A few weeks ago, I went to a local discount store called Ollie’s with my wife and mother-in-law. This is the kind place that has a wide selection of junk, overstock items from other stores, some damaged things, some cheap things, and so forth. You can find some good bargains if they happen to have something you need that day and you have the patience to look through it all.
Within a few minutes, I had already made it through all the tools and garden items and taken a quick look through the rest of the store. My wife and mother-in-law were still about half way down the first aisle. They are both the type to pick up every item, turn it over, look at it, put it down, discuss it, pick it up again, look at it, then maybe move to the next item. I can’t get them out until they have physically touched every item on every shelf in the store. That means I was done but still had about two hours to wait before we could leave.
Lucky for me, the store also has a book section, so that’s where I spent my time. I brought several books home. One of them is Log Cabins: How to Build and Furnish Them by William S. Wicks, originally published sometime around the turn of the last century. Mr. Wicks was the Buffalo Parks Commissioner from 1897 to 1900 and he died in 1919.
Even though it is billed as a how-to manual, you will not be able to build a log cabin following instructions in this book. Still, I highly recommend it for a couple of reasons.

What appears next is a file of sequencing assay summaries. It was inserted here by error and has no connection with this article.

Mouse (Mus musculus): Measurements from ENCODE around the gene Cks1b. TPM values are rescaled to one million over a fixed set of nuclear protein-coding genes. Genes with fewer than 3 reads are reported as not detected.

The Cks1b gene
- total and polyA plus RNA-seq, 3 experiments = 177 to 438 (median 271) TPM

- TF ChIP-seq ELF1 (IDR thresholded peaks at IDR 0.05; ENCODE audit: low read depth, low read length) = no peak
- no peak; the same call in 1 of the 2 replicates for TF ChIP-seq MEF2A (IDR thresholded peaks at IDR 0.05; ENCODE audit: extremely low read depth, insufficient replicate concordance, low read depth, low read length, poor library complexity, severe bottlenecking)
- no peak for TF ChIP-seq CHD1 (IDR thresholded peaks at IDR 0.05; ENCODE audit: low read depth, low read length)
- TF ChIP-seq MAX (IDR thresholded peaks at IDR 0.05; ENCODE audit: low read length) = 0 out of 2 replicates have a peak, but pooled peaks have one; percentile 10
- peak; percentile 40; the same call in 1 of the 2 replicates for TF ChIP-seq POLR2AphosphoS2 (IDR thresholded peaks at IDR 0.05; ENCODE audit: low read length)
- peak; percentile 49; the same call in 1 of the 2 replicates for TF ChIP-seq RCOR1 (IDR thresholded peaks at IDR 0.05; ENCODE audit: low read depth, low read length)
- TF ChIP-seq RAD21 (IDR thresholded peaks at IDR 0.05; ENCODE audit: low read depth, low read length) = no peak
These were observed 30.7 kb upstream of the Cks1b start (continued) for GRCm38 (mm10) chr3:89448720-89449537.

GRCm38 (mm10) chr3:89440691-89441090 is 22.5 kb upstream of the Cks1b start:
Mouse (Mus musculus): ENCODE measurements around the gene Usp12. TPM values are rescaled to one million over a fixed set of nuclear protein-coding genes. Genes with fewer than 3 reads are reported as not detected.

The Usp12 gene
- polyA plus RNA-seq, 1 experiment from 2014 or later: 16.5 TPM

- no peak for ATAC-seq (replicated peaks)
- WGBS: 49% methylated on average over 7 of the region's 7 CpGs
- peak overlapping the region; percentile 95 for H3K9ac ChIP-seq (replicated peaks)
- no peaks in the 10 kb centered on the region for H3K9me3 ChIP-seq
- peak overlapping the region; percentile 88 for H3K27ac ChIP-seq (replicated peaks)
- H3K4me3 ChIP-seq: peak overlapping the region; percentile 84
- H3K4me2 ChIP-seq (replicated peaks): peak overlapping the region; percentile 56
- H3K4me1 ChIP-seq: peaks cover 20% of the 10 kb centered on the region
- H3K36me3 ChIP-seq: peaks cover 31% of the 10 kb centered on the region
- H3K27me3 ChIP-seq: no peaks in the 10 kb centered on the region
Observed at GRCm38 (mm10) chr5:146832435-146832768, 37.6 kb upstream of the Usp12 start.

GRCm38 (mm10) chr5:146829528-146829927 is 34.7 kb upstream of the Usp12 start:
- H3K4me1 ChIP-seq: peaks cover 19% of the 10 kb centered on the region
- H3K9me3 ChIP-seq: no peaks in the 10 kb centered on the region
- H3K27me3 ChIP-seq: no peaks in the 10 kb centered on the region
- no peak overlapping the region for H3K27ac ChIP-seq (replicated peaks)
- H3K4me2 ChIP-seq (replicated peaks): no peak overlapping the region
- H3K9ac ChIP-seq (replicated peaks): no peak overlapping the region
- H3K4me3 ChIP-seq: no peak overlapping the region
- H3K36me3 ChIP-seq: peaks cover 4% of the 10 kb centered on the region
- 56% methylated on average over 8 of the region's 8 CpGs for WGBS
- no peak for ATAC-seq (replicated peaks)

Like many really old books of this nature, it gives very general statements on how to do something without getting into step-by-step details.
The book starts out with site selection, then covers building walls, joists, floors, and roofs. These chapters are several pages long and give some level of discussion on these topics, but far from enough to actually accomplish the construction. The next chapters discuss interior partition walls, chimneys, fireplaces, windows doors and so forth. These chapters drop to about one page or even less each. You definitely will not find the step-by-step directions that will help you accomplish these tasks. Finally, the book closes with a number of furnishings and a series of pictures.
The lack of specificity is actually what I enjoyed about this book, and what I like about most books of this vintage. Modern how-to books usually go into excruciating detail on every step of every process, because authors seem to assume that their audience knows nothing (and they are usually right). A hundred years ago, an author would give instructions like: “just take one these, and grab a couple of those things over there, put them together with a what-cha-ma-call-it joint, and look – a finished chair.”
The reason they could write this way then is that people actually had some basic skills and knew how to do things. Comparing this book to modern how-to books really gives you a sort of commentary on differences in people then and now. It is a statement on how far we have come (in the wrong direction) on self-sufficiency.
The other thing I like about it is that it just gives some insight into the way the old-timers thought. In this book, Mr. Wicks talks about building a temporary shelter to live in while one built the main cabin. It was just a normal course of action, as if everyone then would do it that way rather than find a place to rent or demand a house ready to move into when they arrived.
Pick up a copy of Log Cabins: How to Build and Furnish Them and give it a read. You won’t actually learn how to build your cabin, but I think you will enjoy seeing how people thought and did things a hundred years ago.
Now leave a comment. Has anyone read this book? Do you enjoy reading this kind of old books?